Monday, March 10, 2008

Dom4j and XPath

In this, the latest installment of obscure gotchas in Java development, I'm going to discuss an interesting behavior of Dom4j, definitely something to beware of: when you use '/' or '//' to start an XPath search expression in conjunction with the instance method{Nodes | SingleNode}, the search does not start at that node! In fact, it will always start at the actual document root, contrary to what one may expect from looking at the code / API.

Allow me to illustrate with an example. Lets say you are working with this simplified XML document:

<Name>Tom Jones</Name>
<Name>Jim Johnson</Name>

Dom4j makes it easy to find the Cosigner node:
Node cosignerNode = document.selectSingleNode("/Account/Cosigner");

and at first glance, I thought the following code snippet would return the Cosigner's name:
cosignerNode.selectSingleNode("//ContactInfo/Name") => "Tom Jones"

Counter intuitively, this code returns 'Tom Jones'. This is because when you start an XPath query with '/' or '//', Dom4j will traverse the DOM back up to the root node to begin its search. By removing the leading slashes, it works as expected:
cosignerNode.selectSingleNode("ContactInfo/Name") => "Jim Johnson"

So in conclusion, be careful whenever you use selectSingleNode; make sure that you understand that whenever you use // relative XPath queries, the result will come from the root of the entire document, and will not be limited to children of the node on which you invoke it.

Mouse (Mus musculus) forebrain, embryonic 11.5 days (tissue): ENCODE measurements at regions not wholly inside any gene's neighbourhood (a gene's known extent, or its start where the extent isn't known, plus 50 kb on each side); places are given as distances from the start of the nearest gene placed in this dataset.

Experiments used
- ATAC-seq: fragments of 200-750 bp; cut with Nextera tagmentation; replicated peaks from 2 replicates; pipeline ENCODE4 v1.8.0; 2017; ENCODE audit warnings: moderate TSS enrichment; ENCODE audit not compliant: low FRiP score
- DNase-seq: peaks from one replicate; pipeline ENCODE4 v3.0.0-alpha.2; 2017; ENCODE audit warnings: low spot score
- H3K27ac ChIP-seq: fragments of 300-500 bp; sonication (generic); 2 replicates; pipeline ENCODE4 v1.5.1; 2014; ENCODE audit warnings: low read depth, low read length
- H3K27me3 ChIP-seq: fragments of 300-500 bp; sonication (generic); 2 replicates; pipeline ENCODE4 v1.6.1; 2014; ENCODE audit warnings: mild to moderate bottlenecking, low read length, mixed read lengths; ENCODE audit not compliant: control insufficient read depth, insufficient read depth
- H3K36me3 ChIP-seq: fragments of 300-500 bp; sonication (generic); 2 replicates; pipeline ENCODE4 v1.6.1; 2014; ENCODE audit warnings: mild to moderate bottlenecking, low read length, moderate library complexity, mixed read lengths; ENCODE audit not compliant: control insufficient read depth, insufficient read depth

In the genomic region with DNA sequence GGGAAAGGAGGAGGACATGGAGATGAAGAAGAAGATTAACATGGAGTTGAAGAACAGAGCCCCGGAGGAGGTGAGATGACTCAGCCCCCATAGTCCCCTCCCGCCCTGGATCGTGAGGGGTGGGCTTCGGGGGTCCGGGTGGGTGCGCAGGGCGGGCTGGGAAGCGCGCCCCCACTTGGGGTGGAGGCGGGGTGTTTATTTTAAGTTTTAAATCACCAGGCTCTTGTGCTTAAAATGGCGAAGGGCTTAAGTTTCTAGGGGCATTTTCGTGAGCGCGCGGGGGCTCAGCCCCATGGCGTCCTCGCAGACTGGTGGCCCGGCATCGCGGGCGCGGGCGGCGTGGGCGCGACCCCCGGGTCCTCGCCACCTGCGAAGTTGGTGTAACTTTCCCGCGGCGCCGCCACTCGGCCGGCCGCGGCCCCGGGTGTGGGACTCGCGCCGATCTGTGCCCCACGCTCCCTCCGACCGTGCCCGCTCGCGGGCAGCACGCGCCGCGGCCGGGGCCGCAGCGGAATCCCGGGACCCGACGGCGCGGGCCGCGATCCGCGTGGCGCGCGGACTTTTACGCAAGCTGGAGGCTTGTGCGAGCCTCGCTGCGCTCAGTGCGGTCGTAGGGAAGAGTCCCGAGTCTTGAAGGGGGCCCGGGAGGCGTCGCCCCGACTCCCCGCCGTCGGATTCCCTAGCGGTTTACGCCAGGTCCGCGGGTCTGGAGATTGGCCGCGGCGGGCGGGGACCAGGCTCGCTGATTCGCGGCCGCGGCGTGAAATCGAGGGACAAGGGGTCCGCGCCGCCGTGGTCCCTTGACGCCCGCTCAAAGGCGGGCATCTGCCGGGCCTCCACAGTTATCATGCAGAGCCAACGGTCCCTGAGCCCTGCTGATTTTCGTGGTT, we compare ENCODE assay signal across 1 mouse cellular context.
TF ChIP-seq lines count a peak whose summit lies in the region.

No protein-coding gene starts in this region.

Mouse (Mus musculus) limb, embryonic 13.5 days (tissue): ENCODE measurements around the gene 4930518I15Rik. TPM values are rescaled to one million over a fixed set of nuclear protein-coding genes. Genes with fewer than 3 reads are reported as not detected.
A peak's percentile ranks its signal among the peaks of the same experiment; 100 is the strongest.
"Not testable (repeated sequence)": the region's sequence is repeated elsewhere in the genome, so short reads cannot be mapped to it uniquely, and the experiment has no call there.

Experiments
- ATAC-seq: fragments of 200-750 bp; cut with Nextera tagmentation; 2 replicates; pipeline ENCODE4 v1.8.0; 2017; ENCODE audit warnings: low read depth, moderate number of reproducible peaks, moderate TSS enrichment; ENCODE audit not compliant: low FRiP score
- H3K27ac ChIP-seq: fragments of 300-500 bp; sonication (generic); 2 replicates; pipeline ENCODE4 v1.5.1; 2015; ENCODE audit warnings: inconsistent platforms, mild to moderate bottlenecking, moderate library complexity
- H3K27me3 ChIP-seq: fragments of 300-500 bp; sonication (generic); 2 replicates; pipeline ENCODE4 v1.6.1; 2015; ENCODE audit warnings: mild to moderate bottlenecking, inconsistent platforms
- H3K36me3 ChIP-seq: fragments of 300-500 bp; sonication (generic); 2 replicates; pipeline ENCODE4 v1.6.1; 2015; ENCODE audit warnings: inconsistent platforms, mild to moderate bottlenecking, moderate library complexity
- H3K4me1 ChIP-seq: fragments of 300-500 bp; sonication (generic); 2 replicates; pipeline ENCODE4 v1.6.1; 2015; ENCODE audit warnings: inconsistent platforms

Mihai Campean said...

This is dead on! I encountered the same issue with dom4j and I got so pissed off because I didn't know how to use the XPath expressions to select some info from certain nodes. Thanks Jared!

Tim said...

Thanks, I ran into the same issue when dealing with dom4j until I found your page. Quite counter-intuitive, I assumed that "/" or "//" would operate using the selected node as the root.

Anonymous said...

The convention of "/" as the root came from UNIX so has quite a heritage. Relative URLs work the same way for the same reason.

"//" is new to Xpath, but the leading "/" is unabiguously "root" followed by an implicit use of (I suspect) the descendant-or-self axis. You can use a similar axis explicitly to get the behavior you expected from "//":


Note that Xpaths using // are hideously slow since they imply a search of the *entire* tree - right down to every leaf node. Using axes ensures your code runs a *lot* faster since you exclude more of the tree from the search.

See also:

dontcare said...

Have you looked at VTD-XML? it is 10x faster and 5x more memory efficent tha DOM4J or JDOM

Mike Talbutt said...

Thanks - thats been doing my head in all day !.